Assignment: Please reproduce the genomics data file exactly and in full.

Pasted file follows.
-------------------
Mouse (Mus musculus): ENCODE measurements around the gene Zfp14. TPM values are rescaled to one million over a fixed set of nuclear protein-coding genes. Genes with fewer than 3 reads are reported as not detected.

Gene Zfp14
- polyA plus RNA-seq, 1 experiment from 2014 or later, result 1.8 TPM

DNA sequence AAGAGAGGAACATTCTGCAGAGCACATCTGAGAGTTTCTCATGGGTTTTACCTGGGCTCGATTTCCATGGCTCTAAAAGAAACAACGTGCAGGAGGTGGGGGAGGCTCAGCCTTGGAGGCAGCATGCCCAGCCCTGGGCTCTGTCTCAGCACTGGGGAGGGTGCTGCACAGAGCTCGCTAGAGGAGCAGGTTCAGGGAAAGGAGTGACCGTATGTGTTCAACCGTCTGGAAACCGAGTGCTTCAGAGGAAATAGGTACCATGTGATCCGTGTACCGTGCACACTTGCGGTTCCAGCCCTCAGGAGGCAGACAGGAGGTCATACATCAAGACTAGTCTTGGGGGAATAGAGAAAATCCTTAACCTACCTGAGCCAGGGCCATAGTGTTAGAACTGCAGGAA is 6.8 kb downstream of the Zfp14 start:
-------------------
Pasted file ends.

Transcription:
Mouse (Mus musculus): ENCODE measurements around the gene Zfp14. TPM values are rescaled to one million over a fixed set of nuclear protein-coding genes. Genes with fewer than 3 reads are reported as not detected.

Gene Zfp14
- polyA plus RNA-seq, 1 experiment from 2014 or later, result 1.8 TPM

DNA sequence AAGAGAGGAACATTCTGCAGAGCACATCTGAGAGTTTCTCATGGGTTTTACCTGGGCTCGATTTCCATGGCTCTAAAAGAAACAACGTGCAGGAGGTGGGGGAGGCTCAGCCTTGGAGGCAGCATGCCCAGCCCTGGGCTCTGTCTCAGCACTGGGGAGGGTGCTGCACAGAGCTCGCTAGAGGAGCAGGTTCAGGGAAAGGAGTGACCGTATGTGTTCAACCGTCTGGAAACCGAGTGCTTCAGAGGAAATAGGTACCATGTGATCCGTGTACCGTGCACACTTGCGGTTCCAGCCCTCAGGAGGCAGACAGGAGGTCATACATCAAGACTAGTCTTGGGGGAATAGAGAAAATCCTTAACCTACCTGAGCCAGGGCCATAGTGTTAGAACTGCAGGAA is 6.8 kb downstream of the Zfp14 start: